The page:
The total lack of care and knowledge this doctor displays are not uncommon in the medical field. he is wrong, and  there has never been any paper published that would confirm his idiotic reasoning. Having looked further into your medical history (which was available to this consultant), I can see that you had your children early in your adult life and that both were in your teens. All research into this disease shows that the disease needs a 'trigger' to turn on the antibody activity against our own bodies. This trigger could be an infection (viral or bacterial), trauma or even stress. If your 'trigger' started the disease after your two full-term pregnancies then they will have no bearing upon the levels of disease you now have. My suggestion would be to find at least two articles on Antiphospholipid Syndrome (APS or APLS) which show it to need a trigger and use them, and this reply, to get your GP to find another rheumatologist in a better hospital. You should at least be on a baby Aspirineach day and other drugs to combat the heavy blood loss from your periods.

A question that is of extreme importance if you have to attend an Independant Medical Examination (IME). This again shows the extreme stress of trying to deal with this disease.

This Monday I am scheduled to attend an Independent (Yeah, right!!) Medical Exam in Toronto. I know I e-mailed you some of what the letter from the doctor read like (saying I must wear underwear, no recording devices, I cannot write anything down while I am in the room etc. etc.).

Anyway, the letter also explains that a female 'secretary' will be in the room with me while I am being examined. Now, what I am thinking is this.....say this doctor does something wrong, or is rough, or rude, whatever, or the report comes back and it's totally bogus and this case of mine ends up going to court and he has to get up on the stand it is his license on the line but a 'secretary' doesn't have a license right? So, she has nothing to lose by lying for him, am I making sense? Or just sounding off the wall...lol?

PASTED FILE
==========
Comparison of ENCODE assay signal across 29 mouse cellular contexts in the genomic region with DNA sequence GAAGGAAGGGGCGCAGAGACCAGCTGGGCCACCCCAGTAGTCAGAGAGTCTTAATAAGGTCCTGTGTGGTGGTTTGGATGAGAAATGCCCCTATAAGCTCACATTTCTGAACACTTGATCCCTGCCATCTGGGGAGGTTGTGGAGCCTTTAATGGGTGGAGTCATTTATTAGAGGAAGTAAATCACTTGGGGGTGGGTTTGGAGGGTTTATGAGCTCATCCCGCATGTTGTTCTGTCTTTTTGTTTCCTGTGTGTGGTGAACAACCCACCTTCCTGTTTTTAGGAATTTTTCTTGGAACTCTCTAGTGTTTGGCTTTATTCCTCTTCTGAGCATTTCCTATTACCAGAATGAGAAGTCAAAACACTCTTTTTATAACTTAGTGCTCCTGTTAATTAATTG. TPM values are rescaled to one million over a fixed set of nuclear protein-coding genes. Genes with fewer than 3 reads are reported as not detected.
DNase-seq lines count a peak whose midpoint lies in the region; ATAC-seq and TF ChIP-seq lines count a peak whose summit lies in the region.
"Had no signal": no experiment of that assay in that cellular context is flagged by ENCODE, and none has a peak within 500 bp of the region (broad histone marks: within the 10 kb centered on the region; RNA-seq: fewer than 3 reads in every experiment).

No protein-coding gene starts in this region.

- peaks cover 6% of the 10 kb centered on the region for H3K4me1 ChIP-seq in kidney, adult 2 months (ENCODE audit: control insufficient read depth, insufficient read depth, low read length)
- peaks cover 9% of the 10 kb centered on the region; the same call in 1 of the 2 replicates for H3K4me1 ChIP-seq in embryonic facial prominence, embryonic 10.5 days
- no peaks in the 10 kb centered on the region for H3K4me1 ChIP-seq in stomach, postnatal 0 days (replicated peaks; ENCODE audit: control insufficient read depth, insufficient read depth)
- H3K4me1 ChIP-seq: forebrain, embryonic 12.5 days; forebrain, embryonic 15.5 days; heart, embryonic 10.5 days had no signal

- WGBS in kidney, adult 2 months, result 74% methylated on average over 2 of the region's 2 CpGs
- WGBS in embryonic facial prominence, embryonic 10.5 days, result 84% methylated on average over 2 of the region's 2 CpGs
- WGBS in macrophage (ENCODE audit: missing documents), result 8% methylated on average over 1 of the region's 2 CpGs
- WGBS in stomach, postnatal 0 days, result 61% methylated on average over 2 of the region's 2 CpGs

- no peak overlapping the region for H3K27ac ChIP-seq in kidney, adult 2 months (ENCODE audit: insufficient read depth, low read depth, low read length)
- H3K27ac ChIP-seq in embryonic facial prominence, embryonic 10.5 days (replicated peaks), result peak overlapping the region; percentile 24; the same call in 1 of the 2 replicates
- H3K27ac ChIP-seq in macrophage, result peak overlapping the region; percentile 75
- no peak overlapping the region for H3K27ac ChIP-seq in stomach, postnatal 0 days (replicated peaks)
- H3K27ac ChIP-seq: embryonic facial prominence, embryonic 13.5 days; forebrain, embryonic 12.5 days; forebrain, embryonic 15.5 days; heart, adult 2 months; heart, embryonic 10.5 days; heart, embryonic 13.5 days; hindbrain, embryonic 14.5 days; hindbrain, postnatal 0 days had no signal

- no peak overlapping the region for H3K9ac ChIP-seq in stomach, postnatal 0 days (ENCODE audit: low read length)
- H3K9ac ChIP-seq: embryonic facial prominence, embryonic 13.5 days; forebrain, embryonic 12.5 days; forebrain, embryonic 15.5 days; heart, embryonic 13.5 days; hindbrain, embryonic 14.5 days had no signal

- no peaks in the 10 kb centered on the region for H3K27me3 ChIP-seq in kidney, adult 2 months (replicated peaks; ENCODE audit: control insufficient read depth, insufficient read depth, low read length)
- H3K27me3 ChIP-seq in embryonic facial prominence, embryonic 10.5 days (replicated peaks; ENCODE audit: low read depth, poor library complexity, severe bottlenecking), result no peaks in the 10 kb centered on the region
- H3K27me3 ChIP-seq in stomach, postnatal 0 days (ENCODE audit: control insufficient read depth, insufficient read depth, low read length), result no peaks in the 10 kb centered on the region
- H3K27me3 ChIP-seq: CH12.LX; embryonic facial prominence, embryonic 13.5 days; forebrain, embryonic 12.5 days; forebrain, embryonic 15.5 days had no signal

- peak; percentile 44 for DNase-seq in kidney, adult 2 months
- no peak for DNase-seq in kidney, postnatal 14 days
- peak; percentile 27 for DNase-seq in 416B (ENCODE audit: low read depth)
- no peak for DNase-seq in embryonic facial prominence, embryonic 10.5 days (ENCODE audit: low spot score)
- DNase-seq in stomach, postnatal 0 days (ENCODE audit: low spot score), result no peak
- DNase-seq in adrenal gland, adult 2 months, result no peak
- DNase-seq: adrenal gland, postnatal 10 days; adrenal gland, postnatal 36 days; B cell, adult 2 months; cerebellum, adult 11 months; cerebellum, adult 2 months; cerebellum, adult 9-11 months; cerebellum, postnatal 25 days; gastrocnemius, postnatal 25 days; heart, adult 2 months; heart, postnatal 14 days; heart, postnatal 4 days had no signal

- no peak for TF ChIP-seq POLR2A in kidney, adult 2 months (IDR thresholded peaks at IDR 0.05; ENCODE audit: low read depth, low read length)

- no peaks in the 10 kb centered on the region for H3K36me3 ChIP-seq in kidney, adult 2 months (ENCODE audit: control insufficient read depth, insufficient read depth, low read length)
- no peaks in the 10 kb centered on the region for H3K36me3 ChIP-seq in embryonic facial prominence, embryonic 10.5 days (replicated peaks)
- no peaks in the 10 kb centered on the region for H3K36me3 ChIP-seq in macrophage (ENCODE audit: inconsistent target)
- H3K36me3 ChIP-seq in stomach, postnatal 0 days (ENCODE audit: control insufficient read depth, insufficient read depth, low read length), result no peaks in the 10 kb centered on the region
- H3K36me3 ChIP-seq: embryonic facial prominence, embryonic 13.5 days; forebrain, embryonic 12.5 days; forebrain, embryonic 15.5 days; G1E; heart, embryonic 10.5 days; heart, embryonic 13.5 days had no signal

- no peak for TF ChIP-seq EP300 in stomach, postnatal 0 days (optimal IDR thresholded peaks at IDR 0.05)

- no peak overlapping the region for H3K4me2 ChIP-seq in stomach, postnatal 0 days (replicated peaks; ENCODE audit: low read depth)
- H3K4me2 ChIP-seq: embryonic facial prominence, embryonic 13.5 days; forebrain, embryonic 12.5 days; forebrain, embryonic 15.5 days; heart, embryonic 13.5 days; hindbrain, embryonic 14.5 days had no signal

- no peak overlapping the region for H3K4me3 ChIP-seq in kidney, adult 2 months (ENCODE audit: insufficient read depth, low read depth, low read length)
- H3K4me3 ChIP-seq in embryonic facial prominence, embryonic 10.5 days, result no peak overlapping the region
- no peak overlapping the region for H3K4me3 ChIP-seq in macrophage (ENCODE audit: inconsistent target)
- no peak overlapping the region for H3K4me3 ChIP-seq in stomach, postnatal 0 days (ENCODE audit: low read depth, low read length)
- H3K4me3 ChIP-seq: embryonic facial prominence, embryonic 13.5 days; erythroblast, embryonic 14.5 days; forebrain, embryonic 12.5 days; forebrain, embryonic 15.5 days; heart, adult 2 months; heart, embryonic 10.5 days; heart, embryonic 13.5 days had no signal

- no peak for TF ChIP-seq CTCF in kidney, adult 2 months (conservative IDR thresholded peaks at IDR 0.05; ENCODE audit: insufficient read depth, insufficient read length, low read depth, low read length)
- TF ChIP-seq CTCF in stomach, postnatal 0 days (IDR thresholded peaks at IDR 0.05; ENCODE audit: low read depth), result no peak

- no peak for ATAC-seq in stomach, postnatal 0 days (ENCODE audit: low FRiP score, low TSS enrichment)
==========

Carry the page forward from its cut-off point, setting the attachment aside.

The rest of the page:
I called the Ontario College of Physicians and asked them about some of the stipulations and they said as long as my ins. co. is paying for this exam then the doctor performing it can make up the guidelines. I felt like saying "Okay, can he ask me to come to his house at 3 o'clock in the morning for a 12 hour exam?" Anyway, do you know off-hand if there is any 'rule' so-to-speak that when a male doctor is examining a female patient what 'type' of person is to be present?  I just have kind of an issue with him having a secretary in the room. It's almost like he can just bring in any joe-blow off the street to listen
to my personal history and view me in a gown.

This question posed a number of dilemmas that we have all felt, and on which I was not qualified to formulate a reply. The IME is to be held in Toronto Canada, so I asked a top US attorney with experience in (and success) claims of unfair and non-impartial IME's in the Toronto courts, dealing mostly with Fibromyalgia patients. I have placed his reply on a separate page to enable it to be printed off for your own personal use (all rights reserved i.e. Bernard A. Kansky, Esq. © Copyright 2003 and may not be further reproduced or published without my express written consent.).

Bernard A. Kansky's reply in full

Page forms part of www.apls.tk, the information site on ANTIPHOSPHOLIPID SYNDROME (APS or ANTIPHOSPHOLIPID SYNDROME (APLS))